Published February 01, 2013
A good first step by the Boy Scouts on gays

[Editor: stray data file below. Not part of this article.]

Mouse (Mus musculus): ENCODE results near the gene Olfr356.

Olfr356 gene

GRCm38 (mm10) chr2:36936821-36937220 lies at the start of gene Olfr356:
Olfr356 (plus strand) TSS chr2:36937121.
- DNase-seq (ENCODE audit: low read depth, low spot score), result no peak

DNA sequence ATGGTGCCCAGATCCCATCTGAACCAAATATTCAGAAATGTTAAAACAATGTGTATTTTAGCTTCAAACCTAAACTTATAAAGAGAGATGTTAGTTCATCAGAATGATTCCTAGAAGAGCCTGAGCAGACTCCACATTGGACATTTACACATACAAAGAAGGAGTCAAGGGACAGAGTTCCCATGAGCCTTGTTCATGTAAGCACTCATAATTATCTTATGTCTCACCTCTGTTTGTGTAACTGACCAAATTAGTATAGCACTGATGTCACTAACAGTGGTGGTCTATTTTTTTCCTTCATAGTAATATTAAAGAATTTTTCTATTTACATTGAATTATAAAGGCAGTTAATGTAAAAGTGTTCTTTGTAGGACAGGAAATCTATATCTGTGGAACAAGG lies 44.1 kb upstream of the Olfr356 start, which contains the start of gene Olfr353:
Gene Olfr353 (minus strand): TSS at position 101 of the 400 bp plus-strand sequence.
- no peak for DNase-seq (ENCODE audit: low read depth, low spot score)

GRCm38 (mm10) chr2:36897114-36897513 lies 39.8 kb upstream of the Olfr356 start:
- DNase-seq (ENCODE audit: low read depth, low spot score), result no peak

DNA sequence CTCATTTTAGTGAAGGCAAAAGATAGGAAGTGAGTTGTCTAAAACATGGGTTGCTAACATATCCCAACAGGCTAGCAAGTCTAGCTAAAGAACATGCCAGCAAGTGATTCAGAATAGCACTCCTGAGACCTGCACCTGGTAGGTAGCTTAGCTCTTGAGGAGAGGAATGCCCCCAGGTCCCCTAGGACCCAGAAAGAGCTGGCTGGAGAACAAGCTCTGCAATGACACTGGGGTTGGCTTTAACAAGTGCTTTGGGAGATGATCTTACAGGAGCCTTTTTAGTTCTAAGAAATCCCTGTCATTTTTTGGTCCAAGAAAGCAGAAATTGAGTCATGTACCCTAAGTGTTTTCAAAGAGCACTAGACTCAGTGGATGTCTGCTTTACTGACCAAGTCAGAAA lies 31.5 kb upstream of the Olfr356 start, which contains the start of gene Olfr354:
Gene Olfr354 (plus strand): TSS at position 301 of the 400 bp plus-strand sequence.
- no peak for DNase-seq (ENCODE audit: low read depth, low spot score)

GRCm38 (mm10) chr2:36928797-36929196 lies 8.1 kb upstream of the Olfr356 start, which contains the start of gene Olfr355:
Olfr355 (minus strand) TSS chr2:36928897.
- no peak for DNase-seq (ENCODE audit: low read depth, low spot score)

Dare we hope that the Boy Scouts of America will finally end their nationwide exclusion of gays as Scouts or troop leaders? An announcement from the BSA’s National Council on Monday suggests that it may allow local Scout troops to decide on their own if they want to welcome gay boys into membership. If approved, this would represent a dramatic reversal of national Scouting policy. It would be a welcome change, and about time. If the national council does reverse its position, the growing acceptance of alternate lifestyles – as evidenced in support for same-sex marriage and the ban on gays serving openly in the military – will have played a role. But the Boy Scouts must do more. It must prove itself capable of protecting the children under its supervision. There’s no doubt the release of 2,000 pages of shocking documents last fall, revealing a long history of sexual abuse and coverup within the Scouting organization, also influenced the BSA’s decision. The documents were made public not long after the Scouts’ national council had just reaffirmed its anti-gay policy. Internal BSA documents, dating back to the 1920s and obtained through a court order, depicted the BSA as an organization infiltrated by pedophiles and unable to keep them away from young Scouts. The documents also show that banning gay males from its organization didn’t end the abuse. As a result, thousands of young lives were altered forever. The BSA National Council must have heard the groundswell of anger from parents, Scouts and Scout leaders and the general public. The many Eagle Scouts across America who returned their medals in disgust certainly made their voices clear. Struggling to reverse declining membership numbers and facing increasing protests over the no-gays policy, the BSA’s position was clearly untenable. Changing social norms and competing activities for youth have made recruitment and retention of Scouts and Scout supporters harder to accomplish. Two high-profile members of the Scouts’ national board – Ernst & Young CEO James Turley and AT&T Inc. CEO Randall Stephenson – began working from within to change the membership policy. It would be understandable if the Boy Scouts’ governing body stopped short of issuing an organization-wide mandate to accept gays, allowing each troop to make a local determination. Such a half-step might satisfy its largest financial sponsors, many of whom are religious groups with strong beliefs on sexual orientation. But to show that this once-venerable organization has truly learned from its mistakes, the BSA National Council must do more than tentatively open its doors to gays. It must demonstrate that the Boy Scouts of America has shifted its focus from excluding some, to protecting all young boys who seek the rich benefits of its program.